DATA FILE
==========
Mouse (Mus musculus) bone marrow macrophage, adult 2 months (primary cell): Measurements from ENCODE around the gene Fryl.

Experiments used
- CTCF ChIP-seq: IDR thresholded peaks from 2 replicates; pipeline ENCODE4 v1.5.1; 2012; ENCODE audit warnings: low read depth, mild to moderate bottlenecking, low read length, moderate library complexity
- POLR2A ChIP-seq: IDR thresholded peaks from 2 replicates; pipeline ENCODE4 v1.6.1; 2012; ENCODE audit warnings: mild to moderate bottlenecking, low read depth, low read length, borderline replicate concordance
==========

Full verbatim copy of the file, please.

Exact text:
Mouse (Mus musculus) bone marrow macrophage, adult 2 months (primary cell): Measurements from ENCODE around the gene Fryl.

Experiments used
- CTCF ChIP-seq: IDR thresholded peaks from 2 replicates; pipeline ENCODE4 v1.5.1; 2012; ENCODE audit warnings: low read depth, mild to moderate bottlenecking, low read length, moderate library complexity
- POLR2A ChIP-seq: IDR thresholded peaks from 2 replicates; pipeline ENCODE4 v1.6.1; 2012; ENCODE audit warnings: mild to moderate bottlenecking, low read depth, low read length, borderline replicate concordance